We've said numerous times in this space before that Rob Brzezinski is the best salary cap guy in the National Football League. If he's not, he has to be near the top of the list somewhere. The new contract extension signed by tight end Kyle Rudolph on Sunday was another display of his prowess.
On the surface, the contract is a five-year deal that could pay Rudolph as much as $40.5 million. However, when one delves deeper into the contract. . .as ESPN's Ben Goessling has. . .you can see that there isn't a whole lot of risk for the Minnesota Vikings.
. . .they got a deal done that could pay Rudolph up to $40.5 million, but presently carries a practical guarantee of just $7.46 million. He'll receive a $960,000 base salary in 2014, according to a league source, as well as a $6.5 million signing bonus.
There's another $12 million of guaranteed money, but that's currently slated to come to Rudolph in case of injury only, until it becomes fully realized at some point in the future if Rudolph is still on the roster on the third day of a given league year (or years, if the remaining guaranteed money is spread over several different seasons). That's the same mechanism the New Orleans Saints used in Jimmy Graham's deal -- and Rudolph's guaranteed money is only $1.5 million less than Graham's -- but unlike Rudolph, Graham got $13 million guaranteed at the time of signing the deal.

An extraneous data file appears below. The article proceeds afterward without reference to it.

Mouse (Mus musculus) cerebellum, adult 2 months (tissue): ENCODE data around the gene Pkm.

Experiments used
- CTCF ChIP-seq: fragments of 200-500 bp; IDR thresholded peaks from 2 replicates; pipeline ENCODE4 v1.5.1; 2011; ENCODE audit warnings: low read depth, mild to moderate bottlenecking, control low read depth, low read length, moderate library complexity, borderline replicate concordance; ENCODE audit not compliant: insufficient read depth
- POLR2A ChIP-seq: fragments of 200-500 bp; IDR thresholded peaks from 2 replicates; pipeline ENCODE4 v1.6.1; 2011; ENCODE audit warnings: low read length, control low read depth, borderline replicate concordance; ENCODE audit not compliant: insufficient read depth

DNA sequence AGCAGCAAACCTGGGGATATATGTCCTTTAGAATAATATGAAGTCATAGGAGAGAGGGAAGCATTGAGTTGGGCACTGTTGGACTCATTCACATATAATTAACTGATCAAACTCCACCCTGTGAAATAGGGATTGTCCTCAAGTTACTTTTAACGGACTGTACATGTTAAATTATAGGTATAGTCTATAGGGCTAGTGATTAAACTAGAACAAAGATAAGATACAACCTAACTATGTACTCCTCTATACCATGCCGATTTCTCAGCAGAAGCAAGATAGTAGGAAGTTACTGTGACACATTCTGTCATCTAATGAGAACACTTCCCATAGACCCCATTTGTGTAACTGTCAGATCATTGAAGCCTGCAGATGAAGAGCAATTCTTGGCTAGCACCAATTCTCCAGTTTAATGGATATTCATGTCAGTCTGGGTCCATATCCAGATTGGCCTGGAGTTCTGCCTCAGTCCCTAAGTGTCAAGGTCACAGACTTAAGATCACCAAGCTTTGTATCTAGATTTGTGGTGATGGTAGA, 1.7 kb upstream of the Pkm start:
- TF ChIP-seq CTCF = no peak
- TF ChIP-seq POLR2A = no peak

So, as Goessling says, Rudolph won't be getting paid like a top-flight tight end unless he's producing like one. In either scenario. . .whether he's earning that type of money or not. . .it's a good thing for the Vikings.
Rudolph was on pace to have his best season before suffering a season-ending foot injury on a touchdown reception against the Dallas Cowboys. After his career-best 53-catch, 493-yard, nine-touchdown performance in 2012, he had 30 catches for 313 yards and three more scores before his injury.
The Rudolph deal is another in a series of contracts that has the Vikings giving players deals that appear to be worth a lot of money on the surface, but are actually very team-friendly. Interestingly, a couple of examples come from an article at Grantland about the NFL's worst contracts. While the article cites the deals given to wide receiver Greg Jennings and defensive end Everson Griffen, Goessling points out that neither of those are "bad" for the team.
Jennings' deal has no more guaranteed money after this season, and Griffen's deal has all the guaranteed money coming in the first two years of the contract. Again, if they earn anything beyond the guarantees, that means they're producing, which means the Vikings would be quite happy to pay them that money.
All-in-all, this appears to be another feather in the cap of Rob Brzezinski and the Minnesota Vikings' front office. With tight ends having a reputation for flourishing in Norv Turner's offenses, it's probably a good thing for the Vikings that they got this deal done sooner rather than later.